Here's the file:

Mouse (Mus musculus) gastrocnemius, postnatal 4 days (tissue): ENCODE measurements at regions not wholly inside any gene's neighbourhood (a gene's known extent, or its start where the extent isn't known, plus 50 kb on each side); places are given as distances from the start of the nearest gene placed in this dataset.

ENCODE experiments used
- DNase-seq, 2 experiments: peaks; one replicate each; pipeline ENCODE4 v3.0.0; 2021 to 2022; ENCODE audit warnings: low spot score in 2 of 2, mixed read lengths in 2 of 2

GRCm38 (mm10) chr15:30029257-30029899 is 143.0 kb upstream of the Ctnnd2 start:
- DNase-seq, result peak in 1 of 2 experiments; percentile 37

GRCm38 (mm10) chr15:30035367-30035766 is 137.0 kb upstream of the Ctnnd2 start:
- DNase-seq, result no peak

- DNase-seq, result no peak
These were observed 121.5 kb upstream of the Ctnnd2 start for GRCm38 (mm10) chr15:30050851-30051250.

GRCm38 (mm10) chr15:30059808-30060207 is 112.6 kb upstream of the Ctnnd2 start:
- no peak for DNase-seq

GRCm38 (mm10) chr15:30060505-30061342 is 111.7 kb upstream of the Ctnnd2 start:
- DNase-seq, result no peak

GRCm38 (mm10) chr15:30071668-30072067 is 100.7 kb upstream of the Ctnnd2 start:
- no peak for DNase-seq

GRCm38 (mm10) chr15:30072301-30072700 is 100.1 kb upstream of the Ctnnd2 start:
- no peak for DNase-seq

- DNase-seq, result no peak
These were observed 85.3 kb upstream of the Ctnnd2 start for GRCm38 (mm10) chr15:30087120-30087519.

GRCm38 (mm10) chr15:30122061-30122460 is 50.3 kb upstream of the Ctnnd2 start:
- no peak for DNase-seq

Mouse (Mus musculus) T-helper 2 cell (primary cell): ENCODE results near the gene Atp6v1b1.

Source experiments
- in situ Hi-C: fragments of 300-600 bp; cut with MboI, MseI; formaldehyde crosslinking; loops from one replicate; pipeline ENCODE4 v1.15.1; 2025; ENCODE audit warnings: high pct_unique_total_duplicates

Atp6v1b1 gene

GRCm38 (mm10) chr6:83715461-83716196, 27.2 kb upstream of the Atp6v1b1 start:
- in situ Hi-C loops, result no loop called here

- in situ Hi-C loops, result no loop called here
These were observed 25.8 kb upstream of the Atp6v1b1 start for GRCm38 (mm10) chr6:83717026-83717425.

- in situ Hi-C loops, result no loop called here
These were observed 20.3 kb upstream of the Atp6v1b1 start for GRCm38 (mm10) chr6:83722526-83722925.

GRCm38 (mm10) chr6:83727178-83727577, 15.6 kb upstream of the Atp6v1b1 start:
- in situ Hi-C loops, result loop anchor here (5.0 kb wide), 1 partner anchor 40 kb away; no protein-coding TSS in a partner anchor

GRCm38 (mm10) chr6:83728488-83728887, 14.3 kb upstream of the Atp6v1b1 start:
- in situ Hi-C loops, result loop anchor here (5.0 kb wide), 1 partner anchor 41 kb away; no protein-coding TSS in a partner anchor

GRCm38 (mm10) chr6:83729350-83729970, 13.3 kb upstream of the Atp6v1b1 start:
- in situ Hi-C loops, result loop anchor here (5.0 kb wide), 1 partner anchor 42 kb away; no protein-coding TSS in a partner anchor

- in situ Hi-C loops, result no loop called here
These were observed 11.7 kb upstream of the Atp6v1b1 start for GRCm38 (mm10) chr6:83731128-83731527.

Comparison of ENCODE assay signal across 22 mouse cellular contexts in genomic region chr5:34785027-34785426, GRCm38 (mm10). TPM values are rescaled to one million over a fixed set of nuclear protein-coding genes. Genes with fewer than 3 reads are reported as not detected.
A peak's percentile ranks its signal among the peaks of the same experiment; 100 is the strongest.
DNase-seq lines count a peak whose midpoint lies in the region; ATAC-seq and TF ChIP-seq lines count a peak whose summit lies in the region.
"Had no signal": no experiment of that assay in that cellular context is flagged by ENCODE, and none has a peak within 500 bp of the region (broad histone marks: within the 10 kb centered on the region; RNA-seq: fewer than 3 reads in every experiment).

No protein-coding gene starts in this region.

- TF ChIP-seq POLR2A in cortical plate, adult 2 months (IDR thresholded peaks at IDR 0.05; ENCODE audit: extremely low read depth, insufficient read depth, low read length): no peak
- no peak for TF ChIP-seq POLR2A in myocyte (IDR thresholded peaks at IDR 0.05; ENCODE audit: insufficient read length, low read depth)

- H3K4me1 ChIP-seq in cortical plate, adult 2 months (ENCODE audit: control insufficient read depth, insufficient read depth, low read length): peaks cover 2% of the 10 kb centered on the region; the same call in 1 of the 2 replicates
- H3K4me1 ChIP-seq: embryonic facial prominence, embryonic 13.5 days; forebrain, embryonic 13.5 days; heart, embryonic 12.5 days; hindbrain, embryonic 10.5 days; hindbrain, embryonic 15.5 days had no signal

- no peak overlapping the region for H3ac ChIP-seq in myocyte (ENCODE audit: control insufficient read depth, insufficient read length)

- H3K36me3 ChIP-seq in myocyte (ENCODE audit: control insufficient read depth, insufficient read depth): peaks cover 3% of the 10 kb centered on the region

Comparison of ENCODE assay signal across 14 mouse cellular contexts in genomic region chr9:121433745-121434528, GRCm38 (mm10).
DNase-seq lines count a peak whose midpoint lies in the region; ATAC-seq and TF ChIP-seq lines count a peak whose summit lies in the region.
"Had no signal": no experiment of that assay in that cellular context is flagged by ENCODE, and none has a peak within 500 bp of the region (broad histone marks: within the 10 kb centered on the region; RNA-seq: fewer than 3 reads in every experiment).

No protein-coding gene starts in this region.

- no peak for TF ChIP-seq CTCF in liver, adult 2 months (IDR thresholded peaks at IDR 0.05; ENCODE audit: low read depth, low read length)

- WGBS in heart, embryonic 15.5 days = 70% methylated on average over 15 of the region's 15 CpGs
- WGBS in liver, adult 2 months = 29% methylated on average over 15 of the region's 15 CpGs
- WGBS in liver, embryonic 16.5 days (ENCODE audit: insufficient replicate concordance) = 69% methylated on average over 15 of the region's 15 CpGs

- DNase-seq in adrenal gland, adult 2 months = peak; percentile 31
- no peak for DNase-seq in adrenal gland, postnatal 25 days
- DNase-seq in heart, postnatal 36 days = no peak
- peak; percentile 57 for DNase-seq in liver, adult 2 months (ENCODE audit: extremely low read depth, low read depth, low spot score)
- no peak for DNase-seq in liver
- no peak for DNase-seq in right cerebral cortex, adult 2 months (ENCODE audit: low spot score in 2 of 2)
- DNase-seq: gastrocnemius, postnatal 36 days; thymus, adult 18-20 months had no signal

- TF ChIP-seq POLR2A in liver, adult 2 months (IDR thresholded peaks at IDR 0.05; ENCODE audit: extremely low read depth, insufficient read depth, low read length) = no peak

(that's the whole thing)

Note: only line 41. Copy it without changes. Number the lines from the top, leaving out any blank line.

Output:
A peak's percentile ranks its signal among the peaks of the same experiment; 100 is the strongest.